Strikeouts power Tigers to near no-no

October, 13, 2013
10/13/13
2:18
AM ET

Jared Wickerham/Getty ImagesJacoby Ellsbury was one of three Red Sox players to strike out three times against the Tigers.
Just two days after Justin Verlander flirted with a no-hitter against the Oakland Athletics, the Detroit Tigers came even closer to making history Saturday against the Boston Red Sox.

The Tigers pitched 8 1/3 no-hit innings before a Daniel Nava single off Joaquin Benoit spoiled the bid. It was the second longest no-hit bid in postseason history, according to the Elias Sports Bureau.

Bill Bevens carried a no-hitter 8 2/3 innings for the Yankees in Game 4 of the 1947 World Series before a Cookie Lavagetto walk-off double not only spoiled the no-hitter but gave the Dodgers the win.

The Tigers would hold on to win 1-0, just over five hours after the St. Louis Cardinals beat the Los Angeles Dodgers 1-0. Saturday is the first day in postseason history with two 1-0 games.

While the Cardinals won Saturday in a tidy two hours and 40 minutes, the Tigers-Red Sox game lasted more than an hour longer at 3:56. According to the Elias Sports Bureau, it was more than a half hour longer than the previous longest 9-inning, 1-0 game in postseason history (3:23 – 2013 ALDS Game 2).

Tigers match strikeout mark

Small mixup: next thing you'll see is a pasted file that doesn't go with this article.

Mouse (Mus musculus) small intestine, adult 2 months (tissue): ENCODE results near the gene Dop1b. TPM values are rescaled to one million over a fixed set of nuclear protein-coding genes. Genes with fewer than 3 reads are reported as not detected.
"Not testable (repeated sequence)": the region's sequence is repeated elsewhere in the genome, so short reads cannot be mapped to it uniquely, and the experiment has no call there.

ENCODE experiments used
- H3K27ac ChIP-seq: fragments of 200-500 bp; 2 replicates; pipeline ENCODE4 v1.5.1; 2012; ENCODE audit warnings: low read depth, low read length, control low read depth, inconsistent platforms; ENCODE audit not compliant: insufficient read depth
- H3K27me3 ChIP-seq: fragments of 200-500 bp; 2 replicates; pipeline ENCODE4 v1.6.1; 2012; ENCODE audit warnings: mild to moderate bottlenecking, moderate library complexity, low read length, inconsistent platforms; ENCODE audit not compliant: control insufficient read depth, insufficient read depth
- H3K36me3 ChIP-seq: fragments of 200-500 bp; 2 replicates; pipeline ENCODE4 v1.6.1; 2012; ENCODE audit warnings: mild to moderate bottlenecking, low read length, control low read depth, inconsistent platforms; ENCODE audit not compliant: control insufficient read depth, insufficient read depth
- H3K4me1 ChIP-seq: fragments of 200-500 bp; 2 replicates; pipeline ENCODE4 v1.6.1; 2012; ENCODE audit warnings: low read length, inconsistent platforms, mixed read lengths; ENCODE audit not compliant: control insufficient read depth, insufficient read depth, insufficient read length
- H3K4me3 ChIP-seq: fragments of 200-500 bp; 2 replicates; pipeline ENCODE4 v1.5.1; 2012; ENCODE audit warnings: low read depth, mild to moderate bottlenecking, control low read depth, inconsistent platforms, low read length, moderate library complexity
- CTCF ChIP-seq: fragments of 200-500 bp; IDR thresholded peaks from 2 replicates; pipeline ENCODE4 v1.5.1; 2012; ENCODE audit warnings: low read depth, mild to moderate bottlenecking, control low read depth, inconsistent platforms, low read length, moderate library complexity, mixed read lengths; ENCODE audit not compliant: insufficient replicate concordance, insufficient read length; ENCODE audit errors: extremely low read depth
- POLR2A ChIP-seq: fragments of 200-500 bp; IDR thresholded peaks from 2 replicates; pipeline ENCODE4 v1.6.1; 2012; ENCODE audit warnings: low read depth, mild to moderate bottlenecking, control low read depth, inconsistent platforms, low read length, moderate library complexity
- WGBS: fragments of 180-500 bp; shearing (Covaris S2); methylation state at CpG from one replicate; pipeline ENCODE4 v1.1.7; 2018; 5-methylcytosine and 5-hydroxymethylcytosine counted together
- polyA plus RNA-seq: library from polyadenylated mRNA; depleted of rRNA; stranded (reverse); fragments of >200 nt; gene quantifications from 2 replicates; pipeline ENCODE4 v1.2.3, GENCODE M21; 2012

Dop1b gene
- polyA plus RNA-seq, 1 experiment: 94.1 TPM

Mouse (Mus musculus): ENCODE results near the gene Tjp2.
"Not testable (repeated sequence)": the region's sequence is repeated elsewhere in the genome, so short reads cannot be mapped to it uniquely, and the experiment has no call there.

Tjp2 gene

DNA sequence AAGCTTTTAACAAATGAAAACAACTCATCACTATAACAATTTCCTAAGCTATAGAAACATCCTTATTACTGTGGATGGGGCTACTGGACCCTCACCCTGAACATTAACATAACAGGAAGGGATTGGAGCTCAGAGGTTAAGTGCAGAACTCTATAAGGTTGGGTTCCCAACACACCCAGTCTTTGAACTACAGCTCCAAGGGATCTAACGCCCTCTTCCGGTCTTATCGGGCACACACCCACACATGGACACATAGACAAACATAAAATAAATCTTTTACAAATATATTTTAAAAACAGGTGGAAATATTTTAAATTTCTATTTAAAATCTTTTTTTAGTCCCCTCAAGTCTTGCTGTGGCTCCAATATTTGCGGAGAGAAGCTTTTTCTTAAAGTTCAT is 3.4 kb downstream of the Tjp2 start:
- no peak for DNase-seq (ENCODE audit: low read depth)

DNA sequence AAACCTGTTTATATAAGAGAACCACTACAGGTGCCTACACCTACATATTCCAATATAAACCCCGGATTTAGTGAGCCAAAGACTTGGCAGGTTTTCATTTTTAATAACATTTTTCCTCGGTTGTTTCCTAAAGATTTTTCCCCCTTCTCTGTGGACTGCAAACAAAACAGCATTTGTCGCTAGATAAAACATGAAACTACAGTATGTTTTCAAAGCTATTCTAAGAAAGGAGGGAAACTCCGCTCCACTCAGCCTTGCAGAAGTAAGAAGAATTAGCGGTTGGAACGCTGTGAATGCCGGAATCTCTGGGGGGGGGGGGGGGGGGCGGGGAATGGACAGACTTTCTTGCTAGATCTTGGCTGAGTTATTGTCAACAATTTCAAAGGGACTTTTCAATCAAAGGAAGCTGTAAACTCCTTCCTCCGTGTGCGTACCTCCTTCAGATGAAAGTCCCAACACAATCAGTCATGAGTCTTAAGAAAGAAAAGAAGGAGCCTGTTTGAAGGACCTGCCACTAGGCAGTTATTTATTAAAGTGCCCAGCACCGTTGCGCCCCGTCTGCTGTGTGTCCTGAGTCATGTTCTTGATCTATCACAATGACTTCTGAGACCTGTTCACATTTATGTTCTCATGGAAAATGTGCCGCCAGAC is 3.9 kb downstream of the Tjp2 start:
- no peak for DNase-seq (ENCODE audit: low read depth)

The Tigers' staff set a major-league record for strikeouts during the regular season, and the team hasn’t slowed since. Anibal Sanchez (12), Al Alburquerque (2), Jose Veras (2) and Joaquin Benoit (1) combined for 17 strikeouts Saturday, matching the most strikeouts by a team in a nine-inning game in postseason history.

Sanchez’s 12 strikeouts were the most by any pitcher against the Red Sox in postseason history. Thanks to a rising pitch count, he was pulled after just six innings, becoming the first pitcher in postseason history to go at least six innings and be pulled with a no-hitter intact.

The Elias Sports Bureau also notes that Sanchez’s 12 strikeouts were the most by a pitcher before he allowed a hit in a postseason game in major-league history. The previous record belonged to Sandy Koufax, who struck out 10 Yankees before allowing a hit in Game 1 of the 1963 World Series.

How Sanchez Won
• Sanchez was able to overcome falling behind in the count. More hitters saw a first-pitch ball (14) than a first-pitch strike (11), but he held Red Sox hitters to 0-for-9 with six strikeouts (and five walks) after falling behind 1-0. The Red Sox had baseball’s best average (.295) and slugging percentage (.502) after getting ahead in the count 1-0 during the regular season.

• Sanchez was able to get the Red Sox to expand their strike zone with two strikes. Hitters chased only 17 percent of his pitches before two strikes but upped that to 41 percent in two-strike counts. Seven of his 12 strikeouts came on pitches out of the zone.

• Sanchez took 17 of the 25 hitters he faced to a two-strike count, retiring 15 of those. He used three pitches to put Red Sox hitters away, getting six outs on his slider (all strikeouts), five outs on his fastball (four strikeouts) and four outs on his changeup (two strikeouts). The Red Sox swung at 20 pitches with two strikes and put only three in play.

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